IRS Response to Audited Taxpayers Just too Slow: GAO

Rather than 30 to 45 Days, Several Months Is More Common

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GAO Finds IRS Response to Letters From Audited Taxpayers Just Taking Too Long. Joe Raedle/Getty Images

The IRS now conducts most of its taxpayer audits by mail. That’s the good news. The bad news, reports the Government Accountability Office (GAO) is that the IRS misleads audited taxpayers by providing them with wildly unrealistic time frames on when it will respond to their correspondence.

According to the GAO’s investigation, audit notices promise taxpayers that the IRS will respond to correspondence from them within “30 to 45 days,” when in reality it consistently takes the IRS “several months” to respond.

Delays like that merely worsen the IRS’s rapidly falling public image and trust, while doing nothing to close the nation’s tax gap, which drives up taxes for all Americans.

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The GAO found that as of early 2014, IRS data showed that it had failed to respond within its promised 30 to 45 days to more than half of correspondence from audited taxpayers. Many times, refunds are not issued until the audit is completed.

Causes Calls They Just Can’t Answer

When interviewed by GAO investigators, IRS tax examiners said the delayed responses resulted in “taxpayer frustration” and a raft of “unnecessary” calls to the IRS from taxpayers. Even more bothersome, the tax examiners who answer those so-called unnecessary calls said they could not answer the taxpayers, because they actually had no idea when the IRS would respond to their letters.

“The taxpayers cannot understand why IRS would send a letter out with such unrealistic time frames and there is no acceptable way we can explain it to them,” one tax examiner told GAO.

“That is why they are so frustrated. It puts us in a very awkward and embarrassing situation…. I try to gain control of the situation and tell the taxpayer I understand the frustration so that he will calm down so we can make the phone call productive, but this takes time and wastes time for both the taxpayer and me.”

GAO’s Questions the IRS Could Not Answer

The IRS shifted from its old face-to-face, sit-and-suffer audits to mail-based audits in 2012 with implementation of its Correspondence Examination Assessment Project (CEAP) claiming it would reduce taxpayer burden.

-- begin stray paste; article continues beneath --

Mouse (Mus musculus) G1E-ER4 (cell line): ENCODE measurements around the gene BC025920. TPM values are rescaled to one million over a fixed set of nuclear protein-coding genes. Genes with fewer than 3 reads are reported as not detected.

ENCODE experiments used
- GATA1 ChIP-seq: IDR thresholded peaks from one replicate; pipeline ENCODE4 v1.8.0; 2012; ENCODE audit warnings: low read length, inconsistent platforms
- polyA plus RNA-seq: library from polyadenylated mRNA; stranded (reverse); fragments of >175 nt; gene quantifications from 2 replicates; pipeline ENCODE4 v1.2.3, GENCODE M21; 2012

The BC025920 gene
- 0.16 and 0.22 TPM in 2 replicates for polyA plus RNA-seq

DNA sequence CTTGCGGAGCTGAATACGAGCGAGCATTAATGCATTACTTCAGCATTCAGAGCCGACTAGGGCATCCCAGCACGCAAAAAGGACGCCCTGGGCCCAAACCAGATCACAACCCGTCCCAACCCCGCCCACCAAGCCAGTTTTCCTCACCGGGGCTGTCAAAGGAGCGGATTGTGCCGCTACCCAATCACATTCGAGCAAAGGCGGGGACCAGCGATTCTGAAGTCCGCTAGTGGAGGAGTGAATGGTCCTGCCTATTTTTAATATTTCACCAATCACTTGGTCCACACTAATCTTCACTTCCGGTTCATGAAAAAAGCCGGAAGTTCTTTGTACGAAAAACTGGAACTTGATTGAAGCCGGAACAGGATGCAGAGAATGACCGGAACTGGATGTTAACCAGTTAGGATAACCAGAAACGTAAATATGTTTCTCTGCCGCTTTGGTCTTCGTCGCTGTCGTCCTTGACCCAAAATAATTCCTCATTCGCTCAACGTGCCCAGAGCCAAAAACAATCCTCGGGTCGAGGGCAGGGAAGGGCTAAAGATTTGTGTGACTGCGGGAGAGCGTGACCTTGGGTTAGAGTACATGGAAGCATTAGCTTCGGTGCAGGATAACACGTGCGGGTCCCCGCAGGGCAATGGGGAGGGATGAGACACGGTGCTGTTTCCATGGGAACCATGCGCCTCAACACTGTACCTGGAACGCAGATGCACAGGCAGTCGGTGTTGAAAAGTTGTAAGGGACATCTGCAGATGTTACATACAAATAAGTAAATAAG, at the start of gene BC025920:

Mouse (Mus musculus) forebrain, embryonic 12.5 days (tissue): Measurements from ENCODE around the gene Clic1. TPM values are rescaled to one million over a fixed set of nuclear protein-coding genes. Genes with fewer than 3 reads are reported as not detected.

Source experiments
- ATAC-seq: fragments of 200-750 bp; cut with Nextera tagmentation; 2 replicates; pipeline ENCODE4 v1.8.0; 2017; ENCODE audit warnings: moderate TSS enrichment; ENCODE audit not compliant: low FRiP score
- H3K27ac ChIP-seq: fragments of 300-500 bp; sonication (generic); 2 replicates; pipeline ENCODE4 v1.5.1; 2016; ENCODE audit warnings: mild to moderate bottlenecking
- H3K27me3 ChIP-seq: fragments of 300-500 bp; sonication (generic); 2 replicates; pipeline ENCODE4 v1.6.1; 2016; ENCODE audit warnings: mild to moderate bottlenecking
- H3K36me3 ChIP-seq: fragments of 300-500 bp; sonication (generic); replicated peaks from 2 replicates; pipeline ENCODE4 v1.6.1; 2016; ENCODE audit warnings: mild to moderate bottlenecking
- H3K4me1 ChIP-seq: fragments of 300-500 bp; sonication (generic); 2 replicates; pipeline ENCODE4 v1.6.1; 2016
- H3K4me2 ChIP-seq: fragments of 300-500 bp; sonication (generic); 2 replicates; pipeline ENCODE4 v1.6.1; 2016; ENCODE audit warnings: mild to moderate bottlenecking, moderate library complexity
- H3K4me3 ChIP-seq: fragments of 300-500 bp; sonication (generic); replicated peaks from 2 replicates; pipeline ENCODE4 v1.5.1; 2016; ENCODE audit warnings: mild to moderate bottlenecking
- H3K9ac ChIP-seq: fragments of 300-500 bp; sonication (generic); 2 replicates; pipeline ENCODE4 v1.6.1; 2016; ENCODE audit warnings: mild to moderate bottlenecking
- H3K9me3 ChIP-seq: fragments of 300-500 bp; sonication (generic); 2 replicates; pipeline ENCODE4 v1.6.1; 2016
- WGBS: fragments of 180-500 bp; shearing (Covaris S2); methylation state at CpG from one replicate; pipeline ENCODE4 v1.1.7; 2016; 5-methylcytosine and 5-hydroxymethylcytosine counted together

Two years later, the GAO found that the IRS has no information showing how or if the CEAP program had affected taxpayer burden, tax collection compliance or its own costs of conducting the audits.

“Thus,” reported the GAO, “it is not possible to tell whether the program is performing better or worse from one year to the next.”

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In addition, the GAO found that the IRS had developed no guidelines on how its managers should use the CEAP program to make decisions. “For example, IRS did not track data on the number of times a taxpayer called IRS or sent documents,” reported the GAO. “Using incomplete information limits insights on the additional revenues identified from IRS's audit investments and on how much burden the audits impose on the taxpayers.”

IRS is Working On It, But

According to the GAO, the IRS created the CEAP program based on five problem areas it had identified involving communications with taxpayers, the audit process, expedited audit resolution, resource alignment, and program metrics.

Even now, CEAP project managers have 19 program improvement efforts either finished or underway. However, the GAO found that the IRS has yet to define or track the intended benefits of its program improvement efforts. “As a result,” said the GAO, “it will be difficult to determine whether the efforts successfully addressed the problems.”

A third-party consultant hired by the IRS to study the CEAP program recommended that IRS create a “tool” for better balancing program resources between handling calls from audited taxpayers and responding to correspondence from them.

Also See: IRS At Last Adopts a Taxpayer Bill of Rights

According to the GAO, IRS officials said that while they would “consider” the recommendations, they had no plans for how or when.

“Thus, it will be difficult to hold IRS managers accountable for ensuring that the recommendations are completed in a timely manner,” stated the GAO.